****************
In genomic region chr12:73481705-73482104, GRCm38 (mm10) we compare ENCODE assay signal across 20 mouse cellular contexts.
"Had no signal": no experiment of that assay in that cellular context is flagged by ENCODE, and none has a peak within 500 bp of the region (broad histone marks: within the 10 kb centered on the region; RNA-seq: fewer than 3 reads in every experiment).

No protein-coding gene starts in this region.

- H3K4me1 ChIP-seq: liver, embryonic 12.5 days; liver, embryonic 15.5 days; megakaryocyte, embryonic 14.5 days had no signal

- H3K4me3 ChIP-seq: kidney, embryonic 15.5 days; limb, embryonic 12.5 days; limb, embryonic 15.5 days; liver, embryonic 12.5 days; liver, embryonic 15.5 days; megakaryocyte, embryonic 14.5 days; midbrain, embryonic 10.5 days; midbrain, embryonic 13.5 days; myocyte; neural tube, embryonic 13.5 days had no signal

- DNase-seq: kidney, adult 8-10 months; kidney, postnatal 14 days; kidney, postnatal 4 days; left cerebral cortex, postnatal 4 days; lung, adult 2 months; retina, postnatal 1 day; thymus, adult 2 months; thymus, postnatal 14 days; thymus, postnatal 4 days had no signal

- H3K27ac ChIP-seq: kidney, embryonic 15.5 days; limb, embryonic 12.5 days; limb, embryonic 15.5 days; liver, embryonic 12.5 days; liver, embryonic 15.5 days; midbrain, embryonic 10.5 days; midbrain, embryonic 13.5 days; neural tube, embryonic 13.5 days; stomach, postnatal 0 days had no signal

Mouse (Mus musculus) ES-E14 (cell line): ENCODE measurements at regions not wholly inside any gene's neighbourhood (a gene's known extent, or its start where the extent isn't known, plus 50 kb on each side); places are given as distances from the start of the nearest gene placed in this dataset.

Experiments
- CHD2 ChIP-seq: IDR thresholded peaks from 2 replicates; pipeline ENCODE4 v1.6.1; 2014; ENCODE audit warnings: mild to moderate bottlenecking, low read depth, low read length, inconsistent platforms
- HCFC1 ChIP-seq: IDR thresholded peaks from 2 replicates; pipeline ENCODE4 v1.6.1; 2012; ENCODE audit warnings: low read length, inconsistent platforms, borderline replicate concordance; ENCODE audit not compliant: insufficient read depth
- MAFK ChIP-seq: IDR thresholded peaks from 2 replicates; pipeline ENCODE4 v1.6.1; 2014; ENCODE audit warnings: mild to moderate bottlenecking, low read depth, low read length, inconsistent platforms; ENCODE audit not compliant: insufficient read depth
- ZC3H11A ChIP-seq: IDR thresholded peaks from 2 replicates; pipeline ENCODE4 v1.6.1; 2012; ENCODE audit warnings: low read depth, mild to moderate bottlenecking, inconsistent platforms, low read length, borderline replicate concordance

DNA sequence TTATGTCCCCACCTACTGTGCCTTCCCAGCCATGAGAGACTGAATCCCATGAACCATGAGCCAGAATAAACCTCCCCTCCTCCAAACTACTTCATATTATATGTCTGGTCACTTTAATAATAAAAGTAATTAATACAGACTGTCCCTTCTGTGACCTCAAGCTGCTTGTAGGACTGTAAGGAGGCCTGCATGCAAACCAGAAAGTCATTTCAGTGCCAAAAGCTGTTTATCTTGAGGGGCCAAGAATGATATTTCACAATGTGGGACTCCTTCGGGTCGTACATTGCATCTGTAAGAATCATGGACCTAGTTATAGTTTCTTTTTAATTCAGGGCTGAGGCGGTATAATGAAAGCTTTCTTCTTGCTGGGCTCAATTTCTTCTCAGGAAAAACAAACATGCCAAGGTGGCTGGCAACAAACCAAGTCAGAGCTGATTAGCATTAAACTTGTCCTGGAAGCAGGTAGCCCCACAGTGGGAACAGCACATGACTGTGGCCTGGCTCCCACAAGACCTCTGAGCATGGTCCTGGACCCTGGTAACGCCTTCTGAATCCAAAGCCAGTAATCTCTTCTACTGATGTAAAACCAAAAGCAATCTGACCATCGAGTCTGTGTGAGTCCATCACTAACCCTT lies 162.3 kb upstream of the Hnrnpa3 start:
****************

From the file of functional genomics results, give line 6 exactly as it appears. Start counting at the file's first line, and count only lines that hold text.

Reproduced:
- DNase-seq: kidney, adult 8-10 months; kidney, postnatal 14 days; kidney, postnatal 4 days; left cerebral cortex, postnatal 4 days; lung, adult 2 months; retina, postnatal 1 day; thymus, adult 2 months; thymus, postnatal 14 days; thymus, postnatal 4 days had no signal